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Rousseau Henri
Rousseau Henri
Rousseau Henri

Rousseau Henri

Rousseau, Henri Julien Félix, called Le Douanier (1844-1910), self-taught French artist, whose bold colors, flat designs, and imaginative subject matter were praised and imitated by modern European painters.

Born in Laval, Rousseau enlisted in the army at the age of 18 and claimed to have served briefly in Mexico. After his discharge, he obtained a position with the Paris toll, which explains his sobriquet Le Douanier (The Customs Official). On his retirement in 1885 he devoted himself to painting. Although he lacked formal training, Rousseau soon showed great skill in composition and color. Beginning in 1886 he exhibited his work at the Salon des Indépendants, winning the admiration of such contemporaries as Paul Gauguin, Georges Seurat, and Pablo Picasso.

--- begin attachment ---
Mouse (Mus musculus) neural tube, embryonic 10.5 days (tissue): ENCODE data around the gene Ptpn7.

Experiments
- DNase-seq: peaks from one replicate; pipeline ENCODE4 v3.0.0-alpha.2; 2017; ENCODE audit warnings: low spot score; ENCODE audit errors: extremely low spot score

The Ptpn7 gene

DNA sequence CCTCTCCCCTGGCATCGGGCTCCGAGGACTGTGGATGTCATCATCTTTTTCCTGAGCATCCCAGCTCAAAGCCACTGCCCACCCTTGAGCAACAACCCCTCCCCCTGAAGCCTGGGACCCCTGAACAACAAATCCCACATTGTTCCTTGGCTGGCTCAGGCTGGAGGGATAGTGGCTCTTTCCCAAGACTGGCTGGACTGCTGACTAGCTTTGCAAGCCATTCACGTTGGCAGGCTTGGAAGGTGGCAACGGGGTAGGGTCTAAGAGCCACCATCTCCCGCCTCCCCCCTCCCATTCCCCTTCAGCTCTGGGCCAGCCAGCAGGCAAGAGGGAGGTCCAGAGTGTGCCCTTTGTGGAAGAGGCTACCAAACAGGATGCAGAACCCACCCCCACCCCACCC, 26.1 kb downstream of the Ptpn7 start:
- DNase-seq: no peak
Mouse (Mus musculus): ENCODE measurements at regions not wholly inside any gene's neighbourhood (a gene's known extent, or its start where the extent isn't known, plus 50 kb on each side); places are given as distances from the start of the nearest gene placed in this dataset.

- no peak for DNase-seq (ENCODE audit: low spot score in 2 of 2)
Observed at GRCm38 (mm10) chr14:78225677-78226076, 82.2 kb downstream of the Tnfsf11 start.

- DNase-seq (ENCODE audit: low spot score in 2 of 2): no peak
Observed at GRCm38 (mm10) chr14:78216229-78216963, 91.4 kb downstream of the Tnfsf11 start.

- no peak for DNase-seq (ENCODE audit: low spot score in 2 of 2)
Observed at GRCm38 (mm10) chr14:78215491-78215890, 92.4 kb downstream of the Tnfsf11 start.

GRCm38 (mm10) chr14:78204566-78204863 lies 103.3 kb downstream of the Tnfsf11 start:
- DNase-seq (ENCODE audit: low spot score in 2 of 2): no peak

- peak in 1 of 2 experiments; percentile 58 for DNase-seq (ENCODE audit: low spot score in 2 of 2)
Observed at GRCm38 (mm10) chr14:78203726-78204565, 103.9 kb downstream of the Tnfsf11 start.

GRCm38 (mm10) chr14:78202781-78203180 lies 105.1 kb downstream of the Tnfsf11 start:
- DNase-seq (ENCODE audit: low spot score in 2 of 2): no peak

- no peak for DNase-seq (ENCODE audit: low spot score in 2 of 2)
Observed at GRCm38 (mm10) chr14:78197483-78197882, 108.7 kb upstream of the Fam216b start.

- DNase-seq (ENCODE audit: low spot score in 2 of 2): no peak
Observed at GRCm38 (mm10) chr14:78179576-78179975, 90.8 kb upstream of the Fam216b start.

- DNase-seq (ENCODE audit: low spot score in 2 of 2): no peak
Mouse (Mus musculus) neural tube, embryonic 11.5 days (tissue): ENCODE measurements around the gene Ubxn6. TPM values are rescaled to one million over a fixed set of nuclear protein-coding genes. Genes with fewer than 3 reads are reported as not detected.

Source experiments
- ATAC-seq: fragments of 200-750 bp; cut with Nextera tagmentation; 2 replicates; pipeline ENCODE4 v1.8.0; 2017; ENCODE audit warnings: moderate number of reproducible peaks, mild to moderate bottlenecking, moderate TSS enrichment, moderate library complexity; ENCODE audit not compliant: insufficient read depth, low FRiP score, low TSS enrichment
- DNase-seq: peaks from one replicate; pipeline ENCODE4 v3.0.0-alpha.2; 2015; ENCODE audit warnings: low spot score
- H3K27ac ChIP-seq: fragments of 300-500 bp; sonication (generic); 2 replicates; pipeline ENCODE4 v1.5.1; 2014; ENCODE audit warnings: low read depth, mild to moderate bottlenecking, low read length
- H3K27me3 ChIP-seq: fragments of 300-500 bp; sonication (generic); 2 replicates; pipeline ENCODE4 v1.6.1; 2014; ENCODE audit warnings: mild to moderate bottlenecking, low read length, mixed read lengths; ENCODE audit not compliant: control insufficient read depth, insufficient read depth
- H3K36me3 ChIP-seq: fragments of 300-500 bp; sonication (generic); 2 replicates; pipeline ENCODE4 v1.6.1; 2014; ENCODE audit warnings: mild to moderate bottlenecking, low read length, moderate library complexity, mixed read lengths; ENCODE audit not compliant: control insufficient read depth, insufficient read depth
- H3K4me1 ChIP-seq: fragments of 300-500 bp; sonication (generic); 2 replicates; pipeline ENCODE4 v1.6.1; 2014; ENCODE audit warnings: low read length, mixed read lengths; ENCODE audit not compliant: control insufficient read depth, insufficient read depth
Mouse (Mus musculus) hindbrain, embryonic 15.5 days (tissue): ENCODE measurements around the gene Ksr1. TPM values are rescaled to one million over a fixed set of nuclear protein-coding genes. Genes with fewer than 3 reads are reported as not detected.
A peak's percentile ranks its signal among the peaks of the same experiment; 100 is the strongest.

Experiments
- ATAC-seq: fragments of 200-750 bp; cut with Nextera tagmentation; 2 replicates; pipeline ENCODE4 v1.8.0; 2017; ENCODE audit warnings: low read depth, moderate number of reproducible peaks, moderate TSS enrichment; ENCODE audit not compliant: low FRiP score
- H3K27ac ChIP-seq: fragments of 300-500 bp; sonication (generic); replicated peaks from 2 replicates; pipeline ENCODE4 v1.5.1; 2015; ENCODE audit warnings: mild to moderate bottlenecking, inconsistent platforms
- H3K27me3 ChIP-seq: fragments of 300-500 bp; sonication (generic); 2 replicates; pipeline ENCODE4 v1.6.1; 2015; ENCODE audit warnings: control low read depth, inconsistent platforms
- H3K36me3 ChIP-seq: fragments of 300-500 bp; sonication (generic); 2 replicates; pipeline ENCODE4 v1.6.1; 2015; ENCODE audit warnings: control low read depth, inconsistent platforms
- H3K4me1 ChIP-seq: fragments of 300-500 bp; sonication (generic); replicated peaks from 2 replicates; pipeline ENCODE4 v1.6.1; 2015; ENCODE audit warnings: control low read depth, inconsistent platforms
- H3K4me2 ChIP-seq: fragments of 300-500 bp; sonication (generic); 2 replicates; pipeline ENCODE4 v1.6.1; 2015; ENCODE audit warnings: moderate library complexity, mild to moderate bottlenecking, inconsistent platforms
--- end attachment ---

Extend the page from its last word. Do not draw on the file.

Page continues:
After painting mainly portraits and Parisian scenes, he turned during the 1890s to highly original depictions of fantasy. These mature pictures typically depict tropical scenes with human figures at rest or play and with beasts mysteriously charmed to an alert stillness. The Dream (1910) shows a nude reclining on a couch in a vividly colored jungle full of enormous plants, with glaring lions and other animals nearby. In The Sleeping Gypsy (1897) a woman sleeps peacefully in the desert while a lion, its tail in the air, examines her curiously.

These paintings, along with his Jungle with a Lion (1904-1906), are in the Museum of Modern Art, New York City. Rousseau's work, admired for its color, composition, and directness, inspired a revival of naive art.

1997 Microsoft Encarta Encyclopedia 2002 ® online © 1997-2001 Microsoft Corporation.
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